From Jinnah to Zia: Failure of Law
Muhammad Munir
Vanguard Books (2017)

This book does not claim to be a history of Pakistan. Its less ambitious format is defined as being a part of that history namely - the ideological and geographical changes in Pakistan.

The author maintains that the Quaid-i-Azam never used the words “ideology of Pakistan” laying emphasis on Quaid’s speech of August 11, 1947, to prove that the pattern of government which the Quaid-i-Azam had in mind was a secular, democratic government. The scene, however, changed with Liaqat Ali Khan’s objective resolution, which the author contrast with the Quaid’s vision of the Pakistani Polity, pointing out five points of difference involving question of sovereignty and the existence religious minorities in Pakistan.

Munir points out how the taxation system of the early days of Islam cannot be adopted in TOTO and its original form to cope with the needs of a modern state. The view that everything is possible provided it is not contrary to the Quran and Sunnah alone can save these taxes, because in the Quran and Hadis there is nothing against most of them. But in that case you will have to say goodbye to the claim that Niazam-i-Mustafa or Quran and Sunnah provide solutions of everything under the sun...

Muhammad Munir is a former chief justice of Pakistan.

Bhutto: A Political Biography
Salmaan Taseer
Vanguard Books (2019)

Zulfiqar Ali Bhutto came from a wealth family of feudal landowners in Sindh. Although westernized by education in the United States and in England, he became the champion of the Third World when he was appointed the youngest Foreign Minister in Asia in 1962.

Disillusioned with his one-time mentor, President Ayub Khan, he orchestrated civilian demonstrations which toppled him from power. A skillful and sophisticated politician, he nevertheless failed to prevent (and some say le even provoked) the bloodbath which led to the secession of Bangladesh.

He assumed power in the aftermath of the debacle, and swept the general elections in West Pakistan with a slogan of ‘iroti kapara makan’ ‘food, clothes and shelter’. Bhutto’s regime, which began with so much promise, eventually fell to an army coup amid charges of violence and oppression. His trail, which lasted nearly two years, caused world-wide sensation. In spite of pleas for clemency from many heads of state, he was hanged on 4 April 1979.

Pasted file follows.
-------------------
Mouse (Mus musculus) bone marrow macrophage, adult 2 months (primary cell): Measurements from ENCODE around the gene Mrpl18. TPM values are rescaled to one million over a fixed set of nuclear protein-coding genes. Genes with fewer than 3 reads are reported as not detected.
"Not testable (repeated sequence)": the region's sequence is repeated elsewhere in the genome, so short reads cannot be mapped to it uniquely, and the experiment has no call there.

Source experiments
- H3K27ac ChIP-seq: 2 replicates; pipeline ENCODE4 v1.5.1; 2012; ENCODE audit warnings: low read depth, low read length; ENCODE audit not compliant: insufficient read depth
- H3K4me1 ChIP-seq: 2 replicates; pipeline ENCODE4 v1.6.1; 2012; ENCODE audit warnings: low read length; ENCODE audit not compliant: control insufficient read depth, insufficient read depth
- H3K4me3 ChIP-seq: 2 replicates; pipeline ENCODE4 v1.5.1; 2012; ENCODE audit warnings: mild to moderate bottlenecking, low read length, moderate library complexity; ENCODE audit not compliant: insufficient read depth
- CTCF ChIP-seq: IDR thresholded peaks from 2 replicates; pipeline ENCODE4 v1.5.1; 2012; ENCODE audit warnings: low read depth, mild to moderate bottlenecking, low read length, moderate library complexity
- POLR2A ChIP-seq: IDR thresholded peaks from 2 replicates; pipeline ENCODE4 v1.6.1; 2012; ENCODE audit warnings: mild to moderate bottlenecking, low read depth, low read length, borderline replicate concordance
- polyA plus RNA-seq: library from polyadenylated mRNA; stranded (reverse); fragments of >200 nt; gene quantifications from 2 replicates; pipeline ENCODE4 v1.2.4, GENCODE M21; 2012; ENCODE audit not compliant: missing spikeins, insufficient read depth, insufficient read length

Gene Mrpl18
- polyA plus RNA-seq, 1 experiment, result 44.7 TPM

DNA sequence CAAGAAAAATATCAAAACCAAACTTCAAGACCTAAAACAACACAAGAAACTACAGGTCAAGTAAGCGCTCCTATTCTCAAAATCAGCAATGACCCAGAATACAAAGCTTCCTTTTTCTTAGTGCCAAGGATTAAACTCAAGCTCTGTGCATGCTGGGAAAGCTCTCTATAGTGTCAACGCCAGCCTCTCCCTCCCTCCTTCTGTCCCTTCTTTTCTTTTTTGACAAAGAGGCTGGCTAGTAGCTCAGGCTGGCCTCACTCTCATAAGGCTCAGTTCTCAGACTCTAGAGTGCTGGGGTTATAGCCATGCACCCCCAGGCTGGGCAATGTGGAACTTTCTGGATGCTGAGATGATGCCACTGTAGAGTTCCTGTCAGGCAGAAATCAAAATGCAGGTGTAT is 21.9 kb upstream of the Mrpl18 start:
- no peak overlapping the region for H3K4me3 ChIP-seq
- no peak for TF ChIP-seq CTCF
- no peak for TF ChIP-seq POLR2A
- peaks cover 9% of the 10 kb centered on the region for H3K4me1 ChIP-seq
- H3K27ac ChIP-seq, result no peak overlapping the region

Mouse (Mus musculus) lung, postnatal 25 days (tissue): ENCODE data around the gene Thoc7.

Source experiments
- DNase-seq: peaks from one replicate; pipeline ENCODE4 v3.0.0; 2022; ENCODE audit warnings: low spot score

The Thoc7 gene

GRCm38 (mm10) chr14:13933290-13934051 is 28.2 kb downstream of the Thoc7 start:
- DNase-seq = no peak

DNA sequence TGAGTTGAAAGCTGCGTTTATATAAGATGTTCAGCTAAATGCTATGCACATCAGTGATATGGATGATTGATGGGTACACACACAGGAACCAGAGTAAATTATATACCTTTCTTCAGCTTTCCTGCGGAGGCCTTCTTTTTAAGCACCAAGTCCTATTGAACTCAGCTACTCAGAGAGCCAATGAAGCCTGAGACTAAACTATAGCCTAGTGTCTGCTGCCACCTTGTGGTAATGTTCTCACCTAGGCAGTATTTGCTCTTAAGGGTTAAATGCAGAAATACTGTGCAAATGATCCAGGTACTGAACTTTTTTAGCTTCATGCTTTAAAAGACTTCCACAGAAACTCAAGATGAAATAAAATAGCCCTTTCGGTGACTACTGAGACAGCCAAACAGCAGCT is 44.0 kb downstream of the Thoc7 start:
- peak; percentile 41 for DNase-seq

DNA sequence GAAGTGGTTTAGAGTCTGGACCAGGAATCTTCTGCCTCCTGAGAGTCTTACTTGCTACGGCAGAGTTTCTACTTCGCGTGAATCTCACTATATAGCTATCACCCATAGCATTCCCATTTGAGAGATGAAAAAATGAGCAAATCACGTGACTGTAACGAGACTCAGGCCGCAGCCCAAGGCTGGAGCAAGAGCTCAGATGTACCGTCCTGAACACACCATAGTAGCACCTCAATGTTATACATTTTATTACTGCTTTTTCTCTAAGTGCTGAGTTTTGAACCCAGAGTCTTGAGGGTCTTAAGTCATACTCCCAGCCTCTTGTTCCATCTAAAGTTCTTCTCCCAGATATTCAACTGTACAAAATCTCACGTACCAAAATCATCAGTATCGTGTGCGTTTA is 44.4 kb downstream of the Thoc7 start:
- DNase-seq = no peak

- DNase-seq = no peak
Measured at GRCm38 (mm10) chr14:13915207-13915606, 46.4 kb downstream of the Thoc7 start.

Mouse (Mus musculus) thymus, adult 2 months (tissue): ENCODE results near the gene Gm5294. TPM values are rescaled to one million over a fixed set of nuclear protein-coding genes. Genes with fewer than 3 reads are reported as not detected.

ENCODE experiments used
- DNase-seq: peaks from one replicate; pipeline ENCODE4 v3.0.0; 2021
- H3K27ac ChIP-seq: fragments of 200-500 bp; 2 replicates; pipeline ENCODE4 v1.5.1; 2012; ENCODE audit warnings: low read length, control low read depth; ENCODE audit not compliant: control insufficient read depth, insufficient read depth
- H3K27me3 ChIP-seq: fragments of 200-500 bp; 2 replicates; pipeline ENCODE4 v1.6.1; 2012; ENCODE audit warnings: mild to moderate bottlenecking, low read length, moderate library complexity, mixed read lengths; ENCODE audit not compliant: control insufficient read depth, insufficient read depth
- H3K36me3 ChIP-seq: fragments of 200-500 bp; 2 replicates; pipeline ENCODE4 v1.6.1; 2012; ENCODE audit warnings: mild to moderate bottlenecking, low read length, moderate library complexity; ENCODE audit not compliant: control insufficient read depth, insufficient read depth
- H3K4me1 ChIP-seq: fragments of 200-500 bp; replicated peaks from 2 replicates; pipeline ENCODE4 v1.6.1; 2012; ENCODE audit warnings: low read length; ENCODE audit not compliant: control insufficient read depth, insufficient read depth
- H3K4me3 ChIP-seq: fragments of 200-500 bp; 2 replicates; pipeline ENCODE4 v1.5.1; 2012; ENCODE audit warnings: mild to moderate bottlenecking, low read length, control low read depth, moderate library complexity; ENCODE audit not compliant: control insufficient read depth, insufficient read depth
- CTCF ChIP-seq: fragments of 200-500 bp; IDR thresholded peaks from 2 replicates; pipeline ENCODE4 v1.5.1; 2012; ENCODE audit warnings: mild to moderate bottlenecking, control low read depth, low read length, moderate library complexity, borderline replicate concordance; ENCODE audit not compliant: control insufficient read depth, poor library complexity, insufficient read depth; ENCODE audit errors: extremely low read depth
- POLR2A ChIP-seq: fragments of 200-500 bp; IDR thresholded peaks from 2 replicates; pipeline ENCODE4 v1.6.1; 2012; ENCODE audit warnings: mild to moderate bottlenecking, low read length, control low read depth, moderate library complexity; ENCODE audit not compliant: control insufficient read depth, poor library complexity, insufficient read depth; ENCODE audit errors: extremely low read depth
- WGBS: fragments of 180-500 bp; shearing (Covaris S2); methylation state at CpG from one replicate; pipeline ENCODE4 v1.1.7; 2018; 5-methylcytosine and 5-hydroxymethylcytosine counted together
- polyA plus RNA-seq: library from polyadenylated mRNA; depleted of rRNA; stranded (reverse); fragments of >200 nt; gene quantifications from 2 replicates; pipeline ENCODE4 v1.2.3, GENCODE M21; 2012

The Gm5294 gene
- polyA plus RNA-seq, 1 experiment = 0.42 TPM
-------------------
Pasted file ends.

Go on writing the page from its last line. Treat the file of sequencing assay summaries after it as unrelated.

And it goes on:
His courage in the face of death made him a martyr whose shadow will fall on the politics of Pakistan for years of come. Salmaan Taseer’s political biography provides unique insight into this dramatic career and into the political structure of Pakistan. The author interviewed Bhutto on several occasions and reveals hitherto unknown facts about his rise and fall, and provides an ac-count of intrigue, feudalism, populism and religion which is highly relevant to what is happening in Pakistan today.

Salmaan Taseer was born in Simla in 1944. His father was Dr MD Taseer, an eminent educationalist, scholar, writer and poet. Faiz Ahmed Faiz, the celebrated poet and Lenin Peace Prize winner, is his uncle. He was educated in Lahore, at St Anthony’s High School and Government College, after which he qualified in England as a Chartered Accountant. Journalism and politics, however, remain his first love. He was the Pakistan correspondent of the Far Eastern Economic Review and a stringer for the London Economist. In 1969 he was the Treasurer of the PPP in Karachi and one of its earlier members. In 1972 he helped to bring out the weekly Outlook, which was suppressed by Bhutto for outspoken criticism of his regime.